Say goodbye to excess weight

I am NOT going to ask you to go hungry, weigh your rations, nor count calories. Neither am I going to send you an old hipocaloric weekly menu with five strict meals a day. No. I am going to ask you to turn your life upside down.

Universal optimal diets do not exist.

Find yours.

Excess weight is not a consequence of gluttony and sloth, of eating too much and exercising too little, no. Overweight is a metabolic disorder with a much more intricate background than the (unfortunately) notorious calories in’ minus ‘calories out’. Metabolism is a complex chain of reactions (regulated by biochemical messengers, basically hormones and neurotransmitters) that depends as much on your genes, as on the plethora of factors that have influence over them (i.e. diet and nutrient availability, exposure to toxins, physical activity, medical and pharmacological history, stress level, sleep quality, circadian rhythm synchrony, and composition of the gut microbiota), both directly (by modulating the synthesis of the above biochemical messengers) and indirectly (through epigenetic mechanisms that affect gene expression). In summary, metabolism is utterly complex. And every ‘diet’ and worn-out hipocaloric menu that do not contemplate this complexity are doomed to become a very ineffective torture.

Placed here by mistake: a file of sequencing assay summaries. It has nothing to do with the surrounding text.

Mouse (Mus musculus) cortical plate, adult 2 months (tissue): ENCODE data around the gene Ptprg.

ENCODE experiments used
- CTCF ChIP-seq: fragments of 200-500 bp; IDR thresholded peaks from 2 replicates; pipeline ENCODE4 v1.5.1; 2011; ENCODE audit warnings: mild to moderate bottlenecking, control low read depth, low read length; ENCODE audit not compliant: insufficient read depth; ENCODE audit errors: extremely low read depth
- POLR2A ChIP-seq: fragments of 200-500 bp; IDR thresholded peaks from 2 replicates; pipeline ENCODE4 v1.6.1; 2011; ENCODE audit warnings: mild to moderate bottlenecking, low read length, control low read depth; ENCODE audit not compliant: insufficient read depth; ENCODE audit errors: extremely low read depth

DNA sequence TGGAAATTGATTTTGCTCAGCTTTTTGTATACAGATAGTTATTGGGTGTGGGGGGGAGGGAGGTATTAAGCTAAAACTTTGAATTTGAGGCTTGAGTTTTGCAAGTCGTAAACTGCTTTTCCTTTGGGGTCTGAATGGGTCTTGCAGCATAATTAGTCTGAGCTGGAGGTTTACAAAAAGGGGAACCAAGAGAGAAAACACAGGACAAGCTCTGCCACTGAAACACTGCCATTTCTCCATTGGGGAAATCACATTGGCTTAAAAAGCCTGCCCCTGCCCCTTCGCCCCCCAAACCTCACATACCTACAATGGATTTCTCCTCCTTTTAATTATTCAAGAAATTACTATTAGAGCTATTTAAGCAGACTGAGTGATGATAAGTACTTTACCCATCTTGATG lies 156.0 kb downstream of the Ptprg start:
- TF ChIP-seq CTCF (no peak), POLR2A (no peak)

If the number on your scale and the size of your pants seem to grow alongside every birthday you celebrate, pay attention to your body. It is talking to you loud and clear. It is telling you that it is malnourished, that the diet you follow neither nurtures it, nor satisfies its requirements. And that is why it keeps sending you signals of continuous hunger to which, regardless of your willpower, you end up succumbing.

Hunger always wins

You need to find your optimal diet, the one that your genes are comfortable with and that provides your cells with the micronutrients they need to thrive. And once you find it, you will need to stick to it, but not just for a month or until you lose those extra pounds. No. If you do not want to go back to where you started, do not go back to what took you to there.

Relapses will most probably be unavoidable, but you can use them to get back on track with more determination and renewed motivation. And there will come a day when you feel so comfortable within your new you that no doughnut will look tempting anymore!